Fostering international mobility of skilled people to fill skills gaps

A country can develop its relevant skills by fostering international mobility of skilled people to fill skills gaps. This can be accomplished in several different ways.

1. Facilitate entry for skilled migrants and support their integration

Countries may not have an adequate supply of skills because they have booming emerging sectors and not enough people trained in those fields, because their societies are ageing and there are too few young people to replace retiring workers, or because they want to move major parts of the economy to higher value-added production, which requires a well-trained workforce. Labour-migration policies can complement other measures to address these shortfalls.

While all countries select labour migrants, they differ in the extent to which public authorities and employers intervene in the selection process. Many countries focus on the migration of highly skilled workers, but there is also a continuing demand for low-skilled work that many native-born people do not want to do. This demand is often met by low-skilled migrants, through both legal and illegal/irregular channels.

Countries might want to consider making it easier for recent immigrants to participate in lifelong-learning activities to help them and their families integrate more fully into society.

2. Design policies that encourage international students to remain after their studies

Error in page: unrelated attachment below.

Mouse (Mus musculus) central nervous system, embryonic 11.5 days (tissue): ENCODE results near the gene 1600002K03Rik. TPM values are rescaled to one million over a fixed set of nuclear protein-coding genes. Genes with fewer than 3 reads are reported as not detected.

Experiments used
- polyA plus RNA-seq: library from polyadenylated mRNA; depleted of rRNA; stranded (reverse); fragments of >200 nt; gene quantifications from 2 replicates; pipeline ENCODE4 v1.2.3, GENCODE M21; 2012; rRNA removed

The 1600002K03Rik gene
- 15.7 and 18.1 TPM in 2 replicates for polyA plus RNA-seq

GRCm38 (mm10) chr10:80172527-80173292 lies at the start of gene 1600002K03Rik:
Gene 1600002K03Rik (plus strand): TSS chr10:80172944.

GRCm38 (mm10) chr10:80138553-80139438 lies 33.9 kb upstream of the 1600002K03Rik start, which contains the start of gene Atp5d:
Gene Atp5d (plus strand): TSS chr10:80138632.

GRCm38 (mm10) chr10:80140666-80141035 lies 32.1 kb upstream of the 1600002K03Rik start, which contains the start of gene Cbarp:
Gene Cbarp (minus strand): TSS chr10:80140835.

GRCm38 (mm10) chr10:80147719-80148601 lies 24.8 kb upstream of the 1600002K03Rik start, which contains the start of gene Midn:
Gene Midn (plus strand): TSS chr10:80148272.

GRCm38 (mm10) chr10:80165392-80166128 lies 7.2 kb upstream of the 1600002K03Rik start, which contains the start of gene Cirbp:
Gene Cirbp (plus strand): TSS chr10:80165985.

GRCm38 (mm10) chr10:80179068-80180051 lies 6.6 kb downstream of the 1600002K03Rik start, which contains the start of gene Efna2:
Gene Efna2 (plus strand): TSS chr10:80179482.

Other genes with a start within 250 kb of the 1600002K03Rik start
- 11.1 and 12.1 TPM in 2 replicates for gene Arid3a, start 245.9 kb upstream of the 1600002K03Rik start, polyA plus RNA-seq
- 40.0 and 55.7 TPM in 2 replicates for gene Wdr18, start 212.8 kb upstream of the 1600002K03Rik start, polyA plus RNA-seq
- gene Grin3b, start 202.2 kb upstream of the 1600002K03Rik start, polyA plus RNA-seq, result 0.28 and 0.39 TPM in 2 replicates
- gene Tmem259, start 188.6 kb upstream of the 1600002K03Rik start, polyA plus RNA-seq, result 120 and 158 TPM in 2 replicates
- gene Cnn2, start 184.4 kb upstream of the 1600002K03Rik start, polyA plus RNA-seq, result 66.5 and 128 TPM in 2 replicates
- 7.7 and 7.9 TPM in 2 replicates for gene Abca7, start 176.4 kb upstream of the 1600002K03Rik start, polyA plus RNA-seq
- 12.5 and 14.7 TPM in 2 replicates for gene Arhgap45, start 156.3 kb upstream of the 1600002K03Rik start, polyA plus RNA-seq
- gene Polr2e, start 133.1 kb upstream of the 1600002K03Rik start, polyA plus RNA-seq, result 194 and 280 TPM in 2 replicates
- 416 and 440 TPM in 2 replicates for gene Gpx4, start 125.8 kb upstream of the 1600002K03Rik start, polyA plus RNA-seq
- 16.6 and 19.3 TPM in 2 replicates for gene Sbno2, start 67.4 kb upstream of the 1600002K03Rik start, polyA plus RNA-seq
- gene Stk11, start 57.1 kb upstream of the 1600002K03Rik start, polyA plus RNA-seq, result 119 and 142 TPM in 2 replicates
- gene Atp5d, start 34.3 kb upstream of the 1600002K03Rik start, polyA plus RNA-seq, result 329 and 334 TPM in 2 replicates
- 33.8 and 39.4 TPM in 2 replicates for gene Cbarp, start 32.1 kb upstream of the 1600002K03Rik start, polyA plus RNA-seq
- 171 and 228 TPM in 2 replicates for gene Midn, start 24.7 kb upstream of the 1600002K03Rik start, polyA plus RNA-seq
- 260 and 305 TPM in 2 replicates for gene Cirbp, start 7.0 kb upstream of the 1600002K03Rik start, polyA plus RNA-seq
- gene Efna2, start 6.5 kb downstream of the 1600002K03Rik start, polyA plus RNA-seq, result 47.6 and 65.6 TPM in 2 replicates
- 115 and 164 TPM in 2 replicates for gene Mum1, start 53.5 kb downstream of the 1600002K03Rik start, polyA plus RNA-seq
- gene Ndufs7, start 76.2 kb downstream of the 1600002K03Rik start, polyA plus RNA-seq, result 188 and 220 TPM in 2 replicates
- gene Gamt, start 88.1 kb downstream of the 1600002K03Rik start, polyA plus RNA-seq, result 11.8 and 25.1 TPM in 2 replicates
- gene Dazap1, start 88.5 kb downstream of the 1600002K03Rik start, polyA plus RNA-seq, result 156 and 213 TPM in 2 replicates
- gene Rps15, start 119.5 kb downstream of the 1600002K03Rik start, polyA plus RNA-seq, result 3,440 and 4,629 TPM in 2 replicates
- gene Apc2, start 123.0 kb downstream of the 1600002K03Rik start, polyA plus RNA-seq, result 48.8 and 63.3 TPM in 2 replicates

International student mobility has increased dramatically over the past years. The advantage of international students for host-country employers is that they have a qualification that can be easily evaluated. Many of them also work part-time during their studies, allowing them to develop ties with the host-country society and labour market, which in turn facilitates their transition from learning to work.

To make better use of this important source of skills, several OECD countries have eased their immigration policies to encourage international students to remain after their studies for employment. The overall stay rate varies, averaging 25% in 2008-09 among international students who did not renew their student permits. In Australia, Canada, the Czech Republic, France, Germany and the Netherlands, the stay rate is more than 25%.

3. Make it easier for skilled migrants to return to their country of origin

Migration flows can also have a positive impact on the stock of human capital in countries of origin: returning migrants bring back knowledge and experience that are of use to their home country. To reap these advantages, a number of countries have tried to eliminate disincentives to return and, indeed, to facilitate and encourage return migration.

One approach can be to provide financial support to municipalities that invite returnees and provide them with housing; another option is to provide income tax concessions, particularly to highly skilled nationals returning to their home country. However, the track record of such measures is mixed.

Co-operation on skills policies between source and destination countries can result in win-win outcomes. For example, some countries provide training to guest workers for as long as they participate in the host country’s labour market – and the workers can then take this knowledge back to their home countries when they return. 


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